IN THE HEAT OF THE SUMMER, IT’S TIME TO FOCUS ON WINTER PLANS FOR PROPERTY MANAGEMENT

While there are upwards of 100-degree temperatures rolling across the country, where do your thoughts turn? If you said you’re planning for snow removal, then you are in the minority. Yet, as the mercury rises, this is the time of year to start focusing on the upcoming snow season. Many property managers do not like to think about snow until October or even later. The smart property manager should think ahead, and plan ahead to have a great winter.

 

When choosing a snow contractor, the property manager must look at many factors. Service level, can the company handle my site, price, etc. But after weighing all the options presented to them, it still comes down to whether the snow is cleared in a timely manner, and in a way that is up to proper standards. In order for the snow plow company to achieve the level of service required, they need proper lead times to make sure everything runs smoothly.

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The process of snow plowing and setting up all the people behind the scenes is quite time consuming. Most people think that snow plowing is snow plowing, how hard can it be. But there are many training and setup procedures that go into running a smooth snow plowing event. The snow season: starts for most snow plow companies in late April. At this time, managers should be getting a good feel for how many renewal customers are going to resign, and start to layout the plan moving forward with how much new work they are willing to take on. Based on that planning, equipment purchases are made and budgeted for. Without getting the commitments from the existing customers way back in early spring, it leads to longer delays with ordering the equipment, which means that it might not be useable by the first snow fall.

 

The next step in the planning phase would be the hiring process and laying out the routes. This process usually starts in mid-September. Decisions are made on how many people will need to be hired, and if enough equipment is available to plow what has been sold. It is certainly possible, especially after the heavier winter the Chicago region received this past season, that a company will only take on a certain number of new business, and start turning away possible clients. As hard as it might be to believe a company would turn away business, it does happen. The reasoning is a certain level of quality is required with the snow plowing, and if a company spreads themselves too thin, then either the quality will be sacrificed or the timeliness. In either situation, the end result is not a good solution for either party.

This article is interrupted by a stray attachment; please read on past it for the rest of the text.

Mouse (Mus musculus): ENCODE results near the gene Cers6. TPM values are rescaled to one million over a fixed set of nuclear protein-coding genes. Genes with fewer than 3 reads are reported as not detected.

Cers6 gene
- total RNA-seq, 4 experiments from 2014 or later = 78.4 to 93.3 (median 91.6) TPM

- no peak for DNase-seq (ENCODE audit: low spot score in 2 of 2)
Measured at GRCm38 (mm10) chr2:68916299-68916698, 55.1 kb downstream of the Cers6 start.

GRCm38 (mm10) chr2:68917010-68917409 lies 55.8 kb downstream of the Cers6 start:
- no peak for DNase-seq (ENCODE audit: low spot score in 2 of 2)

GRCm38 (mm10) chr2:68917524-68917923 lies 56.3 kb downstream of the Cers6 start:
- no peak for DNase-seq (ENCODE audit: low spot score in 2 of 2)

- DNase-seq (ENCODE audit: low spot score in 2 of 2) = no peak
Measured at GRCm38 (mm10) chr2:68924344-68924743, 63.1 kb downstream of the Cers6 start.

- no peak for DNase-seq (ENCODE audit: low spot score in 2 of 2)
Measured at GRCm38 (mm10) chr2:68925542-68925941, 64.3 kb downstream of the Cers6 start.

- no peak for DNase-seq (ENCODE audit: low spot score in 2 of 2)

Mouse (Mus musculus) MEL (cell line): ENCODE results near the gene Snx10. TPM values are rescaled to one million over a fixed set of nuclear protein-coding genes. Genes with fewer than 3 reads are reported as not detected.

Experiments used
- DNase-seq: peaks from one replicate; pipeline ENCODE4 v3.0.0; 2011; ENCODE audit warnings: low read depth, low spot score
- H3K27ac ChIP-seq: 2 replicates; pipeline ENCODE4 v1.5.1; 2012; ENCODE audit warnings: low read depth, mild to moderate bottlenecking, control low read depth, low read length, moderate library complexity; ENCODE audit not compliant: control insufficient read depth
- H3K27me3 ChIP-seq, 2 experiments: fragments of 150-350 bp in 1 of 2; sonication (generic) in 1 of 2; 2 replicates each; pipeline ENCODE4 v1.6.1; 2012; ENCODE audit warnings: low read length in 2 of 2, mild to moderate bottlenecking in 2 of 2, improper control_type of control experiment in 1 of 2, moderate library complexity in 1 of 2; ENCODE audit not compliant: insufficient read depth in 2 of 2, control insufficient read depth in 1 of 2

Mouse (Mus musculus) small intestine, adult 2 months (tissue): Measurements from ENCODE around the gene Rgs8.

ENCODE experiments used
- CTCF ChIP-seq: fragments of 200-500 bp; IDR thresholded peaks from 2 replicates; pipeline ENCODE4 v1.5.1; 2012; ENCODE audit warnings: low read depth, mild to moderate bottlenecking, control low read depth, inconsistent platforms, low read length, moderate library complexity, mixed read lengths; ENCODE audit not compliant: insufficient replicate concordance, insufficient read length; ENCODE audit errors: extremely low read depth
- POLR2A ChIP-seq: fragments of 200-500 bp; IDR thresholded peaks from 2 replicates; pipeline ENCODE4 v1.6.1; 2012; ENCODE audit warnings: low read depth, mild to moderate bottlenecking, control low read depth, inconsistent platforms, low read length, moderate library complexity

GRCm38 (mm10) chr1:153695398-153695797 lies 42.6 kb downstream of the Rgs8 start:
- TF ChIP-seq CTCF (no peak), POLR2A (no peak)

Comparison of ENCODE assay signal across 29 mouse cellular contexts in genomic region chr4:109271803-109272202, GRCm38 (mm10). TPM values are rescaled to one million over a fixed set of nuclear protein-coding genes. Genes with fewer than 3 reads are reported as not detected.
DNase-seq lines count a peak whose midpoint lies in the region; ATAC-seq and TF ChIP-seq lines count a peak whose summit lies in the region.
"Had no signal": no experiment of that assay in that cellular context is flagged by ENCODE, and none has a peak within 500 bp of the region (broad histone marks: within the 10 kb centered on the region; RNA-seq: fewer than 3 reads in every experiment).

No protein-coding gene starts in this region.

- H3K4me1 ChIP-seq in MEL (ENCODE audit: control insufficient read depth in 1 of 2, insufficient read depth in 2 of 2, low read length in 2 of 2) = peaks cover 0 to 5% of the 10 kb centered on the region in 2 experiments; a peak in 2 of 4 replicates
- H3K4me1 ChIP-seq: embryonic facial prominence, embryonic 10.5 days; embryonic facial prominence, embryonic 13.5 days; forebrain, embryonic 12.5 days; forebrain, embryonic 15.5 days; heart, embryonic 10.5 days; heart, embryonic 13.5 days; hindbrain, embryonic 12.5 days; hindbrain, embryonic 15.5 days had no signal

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In an ideal world, by late September, the snow contractor will know what their sites are going to be that they will have to service for the upcoming winter. At this point, or early into October, contractors can start doing the necessary training on the individual site. Each site is very unique in their service levels: the way it needs to be plowed; where the snow is pushed; which areas are top priority. Follow up meetings and final walk thrus should be set up so that the information is given to the salesman.

 

Then all of this information needs to be transferred from the property manager, to the salesman, to the route managers and all the way down to the people actually doing the plowing. As most snow companies know, with multiple sites, there is a plethora of information that needs to be passed by the first storm in order to present issues with the second snow storm.

 

The final step in the snow plow process before one flake has fallen is the dry runs. Most snow plow companies should make multiple dry runs in the middle of the night. The reason for doing it so late at night, is that is when 90 percent of the snow falls occur, and it is best to try and find the sites and go over the plowing process of each in its current conditions they will be plowed.

So there it is, a little behind the scenes of what happens with your typical snow contractor. Obviously, if the decision process is put off until October, then each step above is pushed back that much further. What does that mean to the property? It could mean that the contractor does not have enough equipment ready for the first storm. Possibly the first storm has issues with where the snow is pushed or where it is piled. The real important areas will not be done in the order is needed to be done because that information did not have enough time to be passed through the proper chain of people.

 

And lastly, perhaps the worst outcome would be that the great contractor that promised you the world when it comes to snow plowing, will tell you on October 15th, it is too late and we are booked. Now you would have to scramble and take a second rate contractor to take care of your site. A number of property managers have said that their worst days at work occur when it is snowing outside. If that was the case, then why would you not make that decision a priority, and make sure that the level of service promised to you, has the chance to be delivered to you with the proper training and planning that is needed in the crazy world of snow plowing.